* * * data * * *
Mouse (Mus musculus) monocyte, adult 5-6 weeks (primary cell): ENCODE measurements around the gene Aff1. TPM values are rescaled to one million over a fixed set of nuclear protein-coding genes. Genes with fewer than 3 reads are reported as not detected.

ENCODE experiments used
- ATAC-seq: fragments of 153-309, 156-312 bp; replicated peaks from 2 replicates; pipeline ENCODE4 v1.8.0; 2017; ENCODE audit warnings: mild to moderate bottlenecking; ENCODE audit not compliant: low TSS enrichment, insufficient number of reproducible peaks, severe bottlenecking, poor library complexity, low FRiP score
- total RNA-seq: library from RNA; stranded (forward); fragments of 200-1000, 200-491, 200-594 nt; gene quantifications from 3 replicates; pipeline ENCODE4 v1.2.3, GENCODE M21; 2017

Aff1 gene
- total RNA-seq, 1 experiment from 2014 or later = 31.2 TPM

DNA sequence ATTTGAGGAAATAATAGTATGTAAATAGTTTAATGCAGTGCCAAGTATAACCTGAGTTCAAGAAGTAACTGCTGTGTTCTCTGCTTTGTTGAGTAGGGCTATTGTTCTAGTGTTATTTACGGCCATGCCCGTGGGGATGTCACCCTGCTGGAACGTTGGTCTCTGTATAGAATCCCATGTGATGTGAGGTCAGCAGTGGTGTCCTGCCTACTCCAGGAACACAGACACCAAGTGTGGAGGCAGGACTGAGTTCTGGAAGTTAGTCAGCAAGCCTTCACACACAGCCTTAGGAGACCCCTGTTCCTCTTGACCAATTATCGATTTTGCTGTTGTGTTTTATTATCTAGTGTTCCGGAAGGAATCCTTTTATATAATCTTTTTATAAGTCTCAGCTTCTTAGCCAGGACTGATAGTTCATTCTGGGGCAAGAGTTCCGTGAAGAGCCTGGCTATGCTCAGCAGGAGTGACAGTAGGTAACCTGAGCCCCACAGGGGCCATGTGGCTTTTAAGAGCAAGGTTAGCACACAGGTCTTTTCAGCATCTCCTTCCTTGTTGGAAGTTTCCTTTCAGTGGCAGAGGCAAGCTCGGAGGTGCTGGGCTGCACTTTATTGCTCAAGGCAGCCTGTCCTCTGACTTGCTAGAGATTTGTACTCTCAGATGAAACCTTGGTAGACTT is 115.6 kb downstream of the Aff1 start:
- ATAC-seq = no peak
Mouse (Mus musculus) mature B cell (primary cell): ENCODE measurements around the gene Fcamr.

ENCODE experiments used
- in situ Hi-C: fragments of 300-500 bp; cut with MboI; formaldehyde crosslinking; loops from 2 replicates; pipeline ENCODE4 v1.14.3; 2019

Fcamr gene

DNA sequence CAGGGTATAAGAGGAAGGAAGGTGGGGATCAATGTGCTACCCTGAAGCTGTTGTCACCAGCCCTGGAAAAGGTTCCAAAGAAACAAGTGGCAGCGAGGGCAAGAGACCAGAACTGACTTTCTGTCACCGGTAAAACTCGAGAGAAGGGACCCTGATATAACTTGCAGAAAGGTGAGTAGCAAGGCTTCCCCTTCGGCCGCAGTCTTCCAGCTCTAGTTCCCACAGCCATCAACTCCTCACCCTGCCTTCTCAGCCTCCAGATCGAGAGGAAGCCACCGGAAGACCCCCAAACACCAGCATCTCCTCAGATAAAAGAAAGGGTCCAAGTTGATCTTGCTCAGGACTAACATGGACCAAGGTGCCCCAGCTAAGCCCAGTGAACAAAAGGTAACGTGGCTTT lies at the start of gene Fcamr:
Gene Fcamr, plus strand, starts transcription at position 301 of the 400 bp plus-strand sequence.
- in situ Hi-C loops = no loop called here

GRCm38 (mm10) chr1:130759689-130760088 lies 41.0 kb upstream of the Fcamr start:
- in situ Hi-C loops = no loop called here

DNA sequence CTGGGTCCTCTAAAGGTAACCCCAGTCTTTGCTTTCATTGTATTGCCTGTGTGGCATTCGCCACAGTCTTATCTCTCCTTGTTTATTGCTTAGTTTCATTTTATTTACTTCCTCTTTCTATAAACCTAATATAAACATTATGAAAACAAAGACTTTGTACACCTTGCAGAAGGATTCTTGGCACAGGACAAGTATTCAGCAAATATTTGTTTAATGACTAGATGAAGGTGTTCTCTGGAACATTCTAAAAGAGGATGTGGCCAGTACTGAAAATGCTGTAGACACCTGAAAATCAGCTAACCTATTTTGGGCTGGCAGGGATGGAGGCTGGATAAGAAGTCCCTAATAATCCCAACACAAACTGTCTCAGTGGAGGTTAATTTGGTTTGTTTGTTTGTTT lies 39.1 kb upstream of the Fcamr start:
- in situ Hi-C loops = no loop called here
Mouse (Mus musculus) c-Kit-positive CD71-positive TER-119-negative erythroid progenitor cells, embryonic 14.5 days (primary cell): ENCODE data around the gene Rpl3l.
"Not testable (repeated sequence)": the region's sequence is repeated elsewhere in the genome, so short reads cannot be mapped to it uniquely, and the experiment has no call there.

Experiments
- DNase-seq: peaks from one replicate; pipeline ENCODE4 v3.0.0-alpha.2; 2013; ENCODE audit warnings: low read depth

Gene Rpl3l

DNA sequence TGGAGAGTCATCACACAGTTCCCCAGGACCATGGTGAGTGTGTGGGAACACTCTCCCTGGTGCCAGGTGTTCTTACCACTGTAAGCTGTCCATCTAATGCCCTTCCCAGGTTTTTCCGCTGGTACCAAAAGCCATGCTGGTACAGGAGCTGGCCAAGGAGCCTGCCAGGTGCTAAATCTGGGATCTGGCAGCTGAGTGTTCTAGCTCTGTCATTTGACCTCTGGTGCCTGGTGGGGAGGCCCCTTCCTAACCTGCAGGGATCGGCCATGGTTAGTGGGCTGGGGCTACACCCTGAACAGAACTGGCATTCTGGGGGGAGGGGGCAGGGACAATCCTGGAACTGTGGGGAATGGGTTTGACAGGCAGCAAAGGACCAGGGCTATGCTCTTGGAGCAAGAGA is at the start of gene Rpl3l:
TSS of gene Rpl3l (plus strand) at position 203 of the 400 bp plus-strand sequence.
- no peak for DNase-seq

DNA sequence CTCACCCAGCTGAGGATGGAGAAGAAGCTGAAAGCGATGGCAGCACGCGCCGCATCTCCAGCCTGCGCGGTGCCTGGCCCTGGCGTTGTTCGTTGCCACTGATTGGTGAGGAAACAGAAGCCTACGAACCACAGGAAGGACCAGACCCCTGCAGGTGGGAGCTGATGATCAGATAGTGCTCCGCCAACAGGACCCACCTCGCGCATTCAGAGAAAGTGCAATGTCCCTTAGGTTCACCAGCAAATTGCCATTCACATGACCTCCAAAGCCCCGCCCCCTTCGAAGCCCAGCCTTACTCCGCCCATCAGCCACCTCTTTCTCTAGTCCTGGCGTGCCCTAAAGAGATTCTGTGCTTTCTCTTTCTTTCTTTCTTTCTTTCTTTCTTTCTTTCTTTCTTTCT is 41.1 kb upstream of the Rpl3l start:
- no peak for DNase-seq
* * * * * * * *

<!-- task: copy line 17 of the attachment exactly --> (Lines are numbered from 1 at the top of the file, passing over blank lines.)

- in situ Hi-C loops = no loop called here